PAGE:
As a small business owner, building business credit to qualify for loans or financing is crucial.
If you want your business to qualify for favorable funding, it’s important to understand what business credit is, where your rating stands and how to obtain it. We’ll show you how to build business credit fast and prove the creditworthiness of your company.
What’s Business Credit?
The best way to understand business credit is to compare it with your personal credit rating.
While your personal credit rating determines how trustworthy you are as a person when it comes to financial matters, your business credit score shows lenders how trustworthy your company is.
Credit-rating firms including Equifax, Experian and Dun & Bradstreet (D&B) assign your business a credit score to tell prospective lenders how likely you are to pay your debts on time.
How to Establish Business Credit
Building business credit is crucial in helping you qualify for financing. To that end, here are 8 tips for building business credit fast:
- Incorporate Your Business
- Get a DUNS Number
- Update Your Information
- Be Consistent
- Pay Your Bills on Time
- Maintain Your Personal Credit Score
- Keep Your Business Credit Diverse
- Monitor Your Credit
1. Incorporate Your Business
First, you need to ensure that your business is formally incorporated and is a business entity of its own. This will protect you and keep your personal and business credit history separate.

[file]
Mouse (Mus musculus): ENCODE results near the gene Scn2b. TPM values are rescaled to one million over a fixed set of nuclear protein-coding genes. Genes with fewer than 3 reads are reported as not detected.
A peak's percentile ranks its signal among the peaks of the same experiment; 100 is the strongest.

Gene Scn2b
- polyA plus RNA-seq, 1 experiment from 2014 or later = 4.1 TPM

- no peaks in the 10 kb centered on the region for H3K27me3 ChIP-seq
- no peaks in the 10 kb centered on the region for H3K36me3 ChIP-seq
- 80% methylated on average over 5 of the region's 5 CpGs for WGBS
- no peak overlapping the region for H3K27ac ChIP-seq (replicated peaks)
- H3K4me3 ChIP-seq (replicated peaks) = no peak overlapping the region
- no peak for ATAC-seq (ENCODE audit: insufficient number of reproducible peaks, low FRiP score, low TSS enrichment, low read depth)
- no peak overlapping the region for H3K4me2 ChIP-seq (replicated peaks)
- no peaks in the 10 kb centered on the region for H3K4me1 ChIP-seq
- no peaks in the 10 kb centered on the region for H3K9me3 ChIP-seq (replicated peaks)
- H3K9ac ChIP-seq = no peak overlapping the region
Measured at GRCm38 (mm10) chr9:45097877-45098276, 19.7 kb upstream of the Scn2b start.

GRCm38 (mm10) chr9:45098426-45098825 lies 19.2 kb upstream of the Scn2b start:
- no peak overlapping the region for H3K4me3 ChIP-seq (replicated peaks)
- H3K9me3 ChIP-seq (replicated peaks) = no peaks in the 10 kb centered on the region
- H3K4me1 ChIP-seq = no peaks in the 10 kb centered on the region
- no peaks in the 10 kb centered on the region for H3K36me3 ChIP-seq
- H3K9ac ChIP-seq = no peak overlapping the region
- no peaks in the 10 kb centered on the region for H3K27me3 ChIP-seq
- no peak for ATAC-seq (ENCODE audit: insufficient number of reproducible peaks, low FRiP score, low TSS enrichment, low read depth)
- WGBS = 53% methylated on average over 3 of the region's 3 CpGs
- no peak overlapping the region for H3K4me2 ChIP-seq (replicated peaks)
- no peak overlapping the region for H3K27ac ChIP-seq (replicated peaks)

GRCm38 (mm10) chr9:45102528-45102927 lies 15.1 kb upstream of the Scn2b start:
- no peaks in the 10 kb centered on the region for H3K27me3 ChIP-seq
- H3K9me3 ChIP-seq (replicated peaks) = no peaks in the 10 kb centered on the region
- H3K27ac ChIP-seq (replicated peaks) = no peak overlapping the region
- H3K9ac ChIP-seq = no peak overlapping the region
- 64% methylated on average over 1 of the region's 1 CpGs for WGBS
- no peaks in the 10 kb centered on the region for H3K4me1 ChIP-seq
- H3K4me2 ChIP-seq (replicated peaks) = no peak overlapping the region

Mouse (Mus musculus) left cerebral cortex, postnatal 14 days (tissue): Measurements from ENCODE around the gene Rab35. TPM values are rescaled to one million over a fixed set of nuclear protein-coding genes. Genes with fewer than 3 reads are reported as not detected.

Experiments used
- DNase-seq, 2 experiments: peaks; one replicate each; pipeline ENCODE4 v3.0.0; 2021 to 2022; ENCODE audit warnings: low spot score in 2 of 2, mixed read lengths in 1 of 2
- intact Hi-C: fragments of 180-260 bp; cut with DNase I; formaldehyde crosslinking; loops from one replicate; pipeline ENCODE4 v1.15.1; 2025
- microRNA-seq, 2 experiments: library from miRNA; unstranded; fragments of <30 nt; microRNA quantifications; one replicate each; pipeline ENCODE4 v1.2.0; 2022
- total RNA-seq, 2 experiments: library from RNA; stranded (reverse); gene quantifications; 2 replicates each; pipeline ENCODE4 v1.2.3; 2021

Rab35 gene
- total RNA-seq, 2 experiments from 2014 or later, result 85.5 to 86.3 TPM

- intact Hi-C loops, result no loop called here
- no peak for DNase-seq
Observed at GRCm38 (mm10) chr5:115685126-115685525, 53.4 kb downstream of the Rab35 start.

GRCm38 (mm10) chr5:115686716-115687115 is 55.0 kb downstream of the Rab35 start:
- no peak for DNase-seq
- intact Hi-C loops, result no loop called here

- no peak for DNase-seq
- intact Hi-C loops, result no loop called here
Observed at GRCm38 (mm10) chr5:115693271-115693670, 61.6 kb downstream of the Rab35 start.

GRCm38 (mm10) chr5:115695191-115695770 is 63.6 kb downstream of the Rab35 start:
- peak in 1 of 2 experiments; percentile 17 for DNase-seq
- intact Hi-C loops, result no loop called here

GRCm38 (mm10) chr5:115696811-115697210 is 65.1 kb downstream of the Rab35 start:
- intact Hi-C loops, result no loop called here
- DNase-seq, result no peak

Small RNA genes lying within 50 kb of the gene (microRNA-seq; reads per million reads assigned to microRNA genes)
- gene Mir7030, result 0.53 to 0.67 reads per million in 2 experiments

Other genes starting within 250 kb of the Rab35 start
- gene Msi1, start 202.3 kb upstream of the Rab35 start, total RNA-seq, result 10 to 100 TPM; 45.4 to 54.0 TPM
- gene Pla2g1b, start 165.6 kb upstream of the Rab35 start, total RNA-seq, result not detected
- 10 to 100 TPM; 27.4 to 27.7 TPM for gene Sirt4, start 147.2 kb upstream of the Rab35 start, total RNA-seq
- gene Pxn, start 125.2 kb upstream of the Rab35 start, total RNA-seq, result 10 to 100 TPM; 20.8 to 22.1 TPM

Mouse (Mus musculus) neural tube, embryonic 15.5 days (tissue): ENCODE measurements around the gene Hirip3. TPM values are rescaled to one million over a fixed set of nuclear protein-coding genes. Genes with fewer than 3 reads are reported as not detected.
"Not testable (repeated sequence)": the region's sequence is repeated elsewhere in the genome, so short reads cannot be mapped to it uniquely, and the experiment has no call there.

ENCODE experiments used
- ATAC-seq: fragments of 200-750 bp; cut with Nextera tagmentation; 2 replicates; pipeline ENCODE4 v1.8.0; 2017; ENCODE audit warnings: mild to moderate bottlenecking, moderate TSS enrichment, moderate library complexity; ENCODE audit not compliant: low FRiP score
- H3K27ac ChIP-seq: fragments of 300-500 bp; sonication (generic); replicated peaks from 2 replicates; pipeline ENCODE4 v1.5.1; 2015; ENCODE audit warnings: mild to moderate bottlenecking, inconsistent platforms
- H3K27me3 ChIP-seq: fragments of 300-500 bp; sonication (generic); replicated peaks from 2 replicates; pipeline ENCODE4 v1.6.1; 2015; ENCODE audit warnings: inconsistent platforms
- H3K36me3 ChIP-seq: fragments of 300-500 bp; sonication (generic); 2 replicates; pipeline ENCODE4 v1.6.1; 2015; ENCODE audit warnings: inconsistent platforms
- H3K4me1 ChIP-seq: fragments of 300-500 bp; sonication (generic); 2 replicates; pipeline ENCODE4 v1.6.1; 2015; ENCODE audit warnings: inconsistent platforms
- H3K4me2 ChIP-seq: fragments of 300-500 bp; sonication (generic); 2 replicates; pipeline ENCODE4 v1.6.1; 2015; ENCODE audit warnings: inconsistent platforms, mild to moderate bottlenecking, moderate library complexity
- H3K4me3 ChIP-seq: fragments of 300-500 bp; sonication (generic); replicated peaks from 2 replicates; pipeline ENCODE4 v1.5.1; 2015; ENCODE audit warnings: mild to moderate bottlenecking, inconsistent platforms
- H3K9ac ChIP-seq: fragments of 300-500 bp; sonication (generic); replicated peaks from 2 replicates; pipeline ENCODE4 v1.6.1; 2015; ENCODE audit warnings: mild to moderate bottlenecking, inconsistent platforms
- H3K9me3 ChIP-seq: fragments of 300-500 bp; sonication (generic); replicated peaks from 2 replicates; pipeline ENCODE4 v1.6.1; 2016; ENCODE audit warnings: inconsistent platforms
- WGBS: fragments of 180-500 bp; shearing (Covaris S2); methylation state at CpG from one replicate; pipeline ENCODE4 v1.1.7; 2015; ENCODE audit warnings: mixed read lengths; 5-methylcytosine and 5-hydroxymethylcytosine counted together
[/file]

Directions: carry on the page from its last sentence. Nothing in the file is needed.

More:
Establishing your business credit depends on the type of corporate structure that you organize your business under. For tax and credit purposes, there are 5 distinct types of corporations:
- Limited liability company (LLC)
- S corporation
- C corporation
- Sole proprietorship
- Unincorporated business entity
If you want to open a business credit file, consider structuring under any of the first 3 models. Under these arrangements, your personal credit score is kept financially and legally distinct from your business credit.
2. Get a DUNS Number
Applying for Data Universal Number System (DUNS) number is essential for establishing business credit. Registering for this 9-digit identification number — developed by D&B — is free, but it may take as long as a month for it to be processed.
Having a DUNS number isn’t mandated by government legislation, but it is required to open a credit file with D&B, one of the top credit-rating firms. You also will need a DUNS number to apply for government grants and contracts or Small Business Administration (SBA) loans.
How to Open a Business Credit File
You’ll need to open a business credit file with each of the major credit-rating firms: D&B, Equifax and Experian. The file includes data a credit-rating firm collects on your business and credit-management history.
Your business credit file includes your name, address and credit inquiries as well as the payment history between your small business and vendors, banks, lenders and others.
3. Update Your Information
As a business owner, it is crucial to keep your information current with credit bureaus. This includes details such as years in operation, the number of employees and financial documents.